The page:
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        PIP(2) and proteins: interactions, organization, and information flow.

        We review the physical properties of phosphatidylinositol 4,5-bisphosphate (PIP2) that determine both its specific interactions with protein domains of known structure and its nonspecific electrostatic sequestration by unstructured domains. Several investigators have postulated the existence of distinct pools of PIP2 within the cell to account for the myriad functions of this lipid. Recent experimental work indicates certain regions of the plasma membrane-membrane ruffles and nascent phagosomes-do indeed concentrate PIP2. We consider two mechanisms that could account for this phenomenon: local synthesis and electrostatic sequestration. We conclude by considering the hypothesis that proteins such as MARCKS bind a significant fraction of the PIP2 in a cell, helping to sequester it in lateral membrane domains, then release this lipid in response to local signals such as an increased concentration of Ca(++)/calmodulin or activation of protein kinase C.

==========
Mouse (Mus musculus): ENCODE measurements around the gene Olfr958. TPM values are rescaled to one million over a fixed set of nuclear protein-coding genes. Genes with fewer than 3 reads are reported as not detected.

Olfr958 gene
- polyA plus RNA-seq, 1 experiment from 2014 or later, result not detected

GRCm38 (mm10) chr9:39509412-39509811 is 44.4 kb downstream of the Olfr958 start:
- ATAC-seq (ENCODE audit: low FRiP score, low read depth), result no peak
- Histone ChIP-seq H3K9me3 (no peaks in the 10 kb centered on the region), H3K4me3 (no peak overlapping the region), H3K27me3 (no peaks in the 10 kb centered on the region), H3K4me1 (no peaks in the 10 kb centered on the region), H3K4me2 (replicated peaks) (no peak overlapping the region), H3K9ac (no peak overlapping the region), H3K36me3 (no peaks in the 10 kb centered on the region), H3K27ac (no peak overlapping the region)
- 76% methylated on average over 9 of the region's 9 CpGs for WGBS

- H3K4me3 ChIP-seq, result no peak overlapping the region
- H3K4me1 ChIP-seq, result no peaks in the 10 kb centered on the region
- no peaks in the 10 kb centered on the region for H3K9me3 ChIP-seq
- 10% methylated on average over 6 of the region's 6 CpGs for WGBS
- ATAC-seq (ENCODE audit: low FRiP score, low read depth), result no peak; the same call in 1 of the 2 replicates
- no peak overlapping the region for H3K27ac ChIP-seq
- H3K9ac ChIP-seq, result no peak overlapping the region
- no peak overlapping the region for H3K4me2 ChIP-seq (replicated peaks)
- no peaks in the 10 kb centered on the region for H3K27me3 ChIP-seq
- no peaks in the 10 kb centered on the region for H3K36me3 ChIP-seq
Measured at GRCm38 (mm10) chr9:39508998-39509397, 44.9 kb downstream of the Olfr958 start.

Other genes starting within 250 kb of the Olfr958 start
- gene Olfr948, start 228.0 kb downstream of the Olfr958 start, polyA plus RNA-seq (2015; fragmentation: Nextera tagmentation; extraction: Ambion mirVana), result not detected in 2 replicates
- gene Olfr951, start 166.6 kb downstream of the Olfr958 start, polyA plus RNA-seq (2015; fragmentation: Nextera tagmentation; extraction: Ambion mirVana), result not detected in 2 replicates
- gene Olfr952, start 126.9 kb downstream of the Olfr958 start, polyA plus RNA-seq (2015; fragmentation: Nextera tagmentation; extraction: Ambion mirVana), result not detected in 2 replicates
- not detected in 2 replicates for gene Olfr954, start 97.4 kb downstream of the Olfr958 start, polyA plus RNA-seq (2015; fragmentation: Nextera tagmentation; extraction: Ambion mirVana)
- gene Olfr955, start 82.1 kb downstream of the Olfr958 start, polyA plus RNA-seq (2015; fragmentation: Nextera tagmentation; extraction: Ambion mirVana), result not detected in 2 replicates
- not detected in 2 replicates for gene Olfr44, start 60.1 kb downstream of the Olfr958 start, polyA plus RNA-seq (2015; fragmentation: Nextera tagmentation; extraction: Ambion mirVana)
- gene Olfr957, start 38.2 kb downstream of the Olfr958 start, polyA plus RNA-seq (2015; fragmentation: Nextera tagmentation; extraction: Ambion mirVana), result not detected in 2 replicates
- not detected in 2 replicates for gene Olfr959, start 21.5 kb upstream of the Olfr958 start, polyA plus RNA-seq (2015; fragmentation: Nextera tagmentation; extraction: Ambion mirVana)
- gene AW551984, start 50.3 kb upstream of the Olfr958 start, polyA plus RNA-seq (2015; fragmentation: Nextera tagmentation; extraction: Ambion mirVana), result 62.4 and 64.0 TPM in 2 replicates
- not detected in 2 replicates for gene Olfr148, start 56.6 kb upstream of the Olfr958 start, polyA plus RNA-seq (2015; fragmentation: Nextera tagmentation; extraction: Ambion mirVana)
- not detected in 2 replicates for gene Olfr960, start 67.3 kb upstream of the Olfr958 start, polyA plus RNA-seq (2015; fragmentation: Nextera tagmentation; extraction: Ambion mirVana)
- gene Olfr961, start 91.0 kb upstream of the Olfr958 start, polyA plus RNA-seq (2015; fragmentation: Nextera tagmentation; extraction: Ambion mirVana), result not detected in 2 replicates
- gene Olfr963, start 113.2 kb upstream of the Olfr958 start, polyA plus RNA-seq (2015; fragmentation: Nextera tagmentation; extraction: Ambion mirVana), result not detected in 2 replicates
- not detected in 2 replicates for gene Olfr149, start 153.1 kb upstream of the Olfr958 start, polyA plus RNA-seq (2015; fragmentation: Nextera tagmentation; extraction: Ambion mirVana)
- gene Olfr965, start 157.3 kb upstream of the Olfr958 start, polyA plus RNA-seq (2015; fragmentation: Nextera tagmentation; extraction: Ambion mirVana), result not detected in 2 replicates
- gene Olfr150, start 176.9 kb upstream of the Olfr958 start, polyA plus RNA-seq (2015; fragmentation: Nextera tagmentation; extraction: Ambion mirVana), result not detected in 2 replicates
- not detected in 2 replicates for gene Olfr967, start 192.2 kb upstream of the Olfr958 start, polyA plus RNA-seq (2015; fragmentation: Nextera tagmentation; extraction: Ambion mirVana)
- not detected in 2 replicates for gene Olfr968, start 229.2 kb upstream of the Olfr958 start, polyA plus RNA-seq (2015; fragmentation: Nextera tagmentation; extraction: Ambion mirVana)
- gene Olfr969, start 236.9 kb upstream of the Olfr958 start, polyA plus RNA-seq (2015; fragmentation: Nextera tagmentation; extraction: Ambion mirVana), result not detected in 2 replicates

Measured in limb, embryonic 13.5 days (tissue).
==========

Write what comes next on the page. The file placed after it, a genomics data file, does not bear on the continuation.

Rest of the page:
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          Membrane Fission Is Promoted by Insertion of Amphipathic Helices and Is Restricted by Crescent BAR Domains